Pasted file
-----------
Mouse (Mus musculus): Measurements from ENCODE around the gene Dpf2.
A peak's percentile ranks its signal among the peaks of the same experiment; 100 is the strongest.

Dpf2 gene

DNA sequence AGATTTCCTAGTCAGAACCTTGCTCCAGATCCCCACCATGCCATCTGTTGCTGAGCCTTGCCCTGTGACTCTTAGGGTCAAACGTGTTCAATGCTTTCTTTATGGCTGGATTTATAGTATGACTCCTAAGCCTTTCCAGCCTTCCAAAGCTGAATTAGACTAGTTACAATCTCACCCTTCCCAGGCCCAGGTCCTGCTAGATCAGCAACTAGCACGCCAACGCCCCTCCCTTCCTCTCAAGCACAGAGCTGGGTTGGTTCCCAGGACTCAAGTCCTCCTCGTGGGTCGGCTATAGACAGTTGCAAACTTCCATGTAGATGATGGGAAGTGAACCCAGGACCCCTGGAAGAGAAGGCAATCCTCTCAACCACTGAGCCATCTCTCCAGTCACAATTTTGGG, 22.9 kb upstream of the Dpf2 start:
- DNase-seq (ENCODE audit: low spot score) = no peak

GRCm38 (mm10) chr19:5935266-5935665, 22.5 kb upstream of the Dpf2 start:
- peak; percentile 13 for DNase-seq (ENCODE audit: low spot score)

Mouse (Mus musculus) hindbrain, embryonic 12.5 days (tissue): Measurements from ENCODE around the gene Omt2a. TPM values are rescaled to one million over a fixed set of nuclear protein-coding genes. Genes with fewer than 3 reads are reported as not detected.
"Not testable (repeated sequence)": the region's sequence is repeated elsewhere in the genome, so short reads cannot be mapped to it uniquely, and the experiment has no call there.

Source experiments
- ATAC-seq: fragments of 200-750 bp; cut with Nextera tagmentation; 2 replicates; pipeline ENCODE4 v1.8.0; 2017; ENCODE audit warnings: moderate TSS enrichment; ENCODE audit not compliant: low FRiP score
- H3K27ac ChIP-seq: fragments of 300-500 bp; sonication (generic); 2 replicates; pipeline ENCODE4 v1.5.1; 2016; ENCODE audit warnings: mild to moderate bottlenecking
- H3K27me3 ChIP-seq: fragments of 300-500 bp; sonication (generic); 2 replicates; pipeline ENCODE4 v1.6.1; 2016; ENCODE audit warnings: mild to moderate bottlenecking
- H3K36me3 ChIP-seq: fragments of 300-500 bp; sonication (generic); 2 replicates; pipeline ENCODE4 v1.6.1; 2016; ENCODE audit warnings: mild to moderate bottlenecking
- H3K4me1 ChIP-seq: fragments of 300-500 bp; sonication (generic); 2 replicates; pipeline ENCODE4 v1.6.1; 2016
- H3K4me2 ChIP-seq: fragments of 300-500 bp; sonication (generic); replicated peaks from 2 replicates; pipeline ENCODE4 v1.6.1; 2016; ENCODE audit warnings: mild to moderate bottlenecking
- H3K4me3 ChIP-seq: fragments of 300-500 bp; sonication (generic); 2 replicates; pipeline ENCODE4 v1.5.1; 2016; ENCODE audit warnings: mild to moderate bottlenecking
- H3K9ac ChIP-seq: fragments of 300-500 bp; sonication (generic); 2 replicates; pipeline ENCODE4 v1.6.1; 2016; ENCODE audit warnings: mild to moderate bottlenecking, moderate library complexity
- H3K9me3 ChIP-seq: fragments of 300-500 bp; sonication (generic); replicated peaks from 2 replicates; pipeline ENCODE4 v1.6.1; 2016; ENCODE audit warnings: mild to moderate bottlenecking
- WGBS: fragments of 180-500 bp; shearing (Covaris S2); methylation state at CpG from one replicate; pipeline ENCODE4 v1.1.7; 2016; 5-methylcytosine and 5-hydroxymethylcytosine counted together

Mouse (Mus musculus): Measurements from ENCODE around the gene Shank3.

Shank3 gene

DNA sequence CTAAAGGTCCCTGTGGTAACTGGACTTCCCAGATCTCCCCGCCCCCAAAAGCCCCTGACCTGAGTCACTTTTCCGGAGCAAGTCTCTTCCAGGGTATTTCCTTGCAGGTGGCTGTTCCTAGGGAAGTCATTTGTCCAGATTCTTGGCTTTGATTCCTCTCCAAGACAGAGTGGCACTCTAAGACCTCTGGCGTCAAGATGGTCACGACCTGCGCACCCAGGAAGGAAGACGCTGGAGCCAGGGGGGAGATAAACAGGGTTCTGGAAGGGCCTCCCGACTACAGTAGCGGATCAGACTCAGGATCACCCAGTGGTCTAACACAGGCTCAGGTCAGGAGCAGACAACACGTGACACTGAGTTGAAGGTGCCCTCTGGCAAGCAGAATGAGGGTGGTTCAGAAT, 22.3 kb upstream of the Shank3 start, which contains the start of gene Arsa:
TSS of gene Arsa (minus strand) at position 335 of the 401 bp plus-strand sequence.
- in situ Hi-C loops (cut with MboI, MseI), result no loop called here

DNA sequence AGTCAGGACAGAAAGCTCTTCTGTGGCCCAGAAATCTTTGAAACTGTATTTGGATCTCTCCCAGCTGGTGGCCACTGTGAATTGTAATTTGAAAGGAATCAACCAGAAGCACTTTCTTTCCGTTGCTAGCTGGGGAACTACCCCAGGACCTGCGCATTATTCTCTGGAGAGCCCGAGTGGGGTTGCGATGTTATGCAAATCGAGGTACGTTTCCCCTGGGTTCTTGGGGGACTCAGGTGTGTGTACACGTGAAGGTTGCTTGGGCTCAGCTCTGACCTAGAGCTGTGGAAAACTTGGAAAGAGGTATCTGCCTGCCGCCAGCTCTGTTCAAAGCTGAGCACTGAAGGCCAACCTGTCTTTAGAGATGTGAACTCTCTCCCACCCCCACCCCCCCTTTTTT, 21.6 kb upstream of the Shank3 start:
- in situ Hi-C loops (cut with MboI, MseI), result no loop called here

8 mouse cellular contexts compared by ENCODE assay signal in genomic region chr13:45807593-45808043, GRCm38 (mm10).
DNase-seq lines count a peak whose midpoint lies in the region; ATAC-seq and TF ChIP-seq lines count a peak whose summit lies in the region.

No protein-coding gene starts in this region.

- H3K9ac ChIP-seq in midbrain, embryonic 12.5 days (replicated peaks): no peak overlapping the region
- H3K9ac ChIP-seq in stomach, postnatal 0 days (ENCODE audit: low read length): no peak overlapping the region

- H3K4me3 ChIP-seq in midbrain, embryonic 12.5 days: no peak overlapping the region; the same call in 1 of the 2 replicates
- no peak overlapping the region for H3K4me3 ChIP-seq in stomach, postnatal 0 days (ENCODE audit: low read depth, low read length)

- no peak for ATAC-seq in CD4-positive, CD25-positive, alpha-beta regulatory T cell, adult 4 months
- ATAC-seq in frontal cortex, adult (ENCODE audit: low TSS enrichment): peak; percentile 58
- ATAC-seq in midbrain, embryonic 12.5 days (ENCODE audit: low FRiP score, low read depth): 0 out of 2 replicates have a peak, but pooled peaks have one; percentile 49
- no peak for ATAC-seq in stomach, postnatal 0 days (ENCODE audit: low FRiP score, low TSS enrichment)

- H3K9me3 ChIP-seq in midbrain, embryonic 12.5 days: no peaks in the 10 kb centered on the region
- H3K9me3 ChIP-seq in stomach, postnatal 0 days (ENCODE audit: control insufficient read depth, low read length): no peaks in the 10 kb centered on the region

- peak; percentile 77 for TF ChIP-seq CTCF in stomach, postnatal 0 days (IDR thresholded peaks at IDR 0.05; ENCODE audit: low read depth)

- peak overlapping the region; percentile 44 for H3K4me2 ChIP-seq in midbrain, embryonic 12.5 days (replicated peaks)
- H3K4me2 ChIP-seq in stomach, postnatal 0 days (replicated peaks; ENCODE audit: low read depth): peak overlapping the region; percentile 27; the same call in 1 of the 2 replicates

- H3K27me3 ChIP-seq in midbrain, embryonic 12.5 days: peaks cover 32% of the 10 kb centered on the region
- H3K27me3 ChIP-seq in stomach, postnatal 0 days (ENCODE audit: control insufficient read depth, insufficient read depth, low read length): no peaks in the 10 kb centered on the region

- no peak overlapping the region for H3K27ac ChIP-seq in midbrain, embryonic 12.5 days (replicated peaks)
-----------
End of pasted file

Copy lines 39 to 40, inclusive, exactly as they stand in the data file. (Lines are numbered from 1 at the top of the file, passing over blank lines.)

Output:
- H3K9me3 ChIP-seq in midbrain, embryonic 12.5 days: no peaks in the 10 kb centered on the region
- H3K9me3 ChIP-seq in stomach, postnatal 0 days (ENCODE audit: control insufficient read depth, low read length): no peaks in the 10 kb centered on the region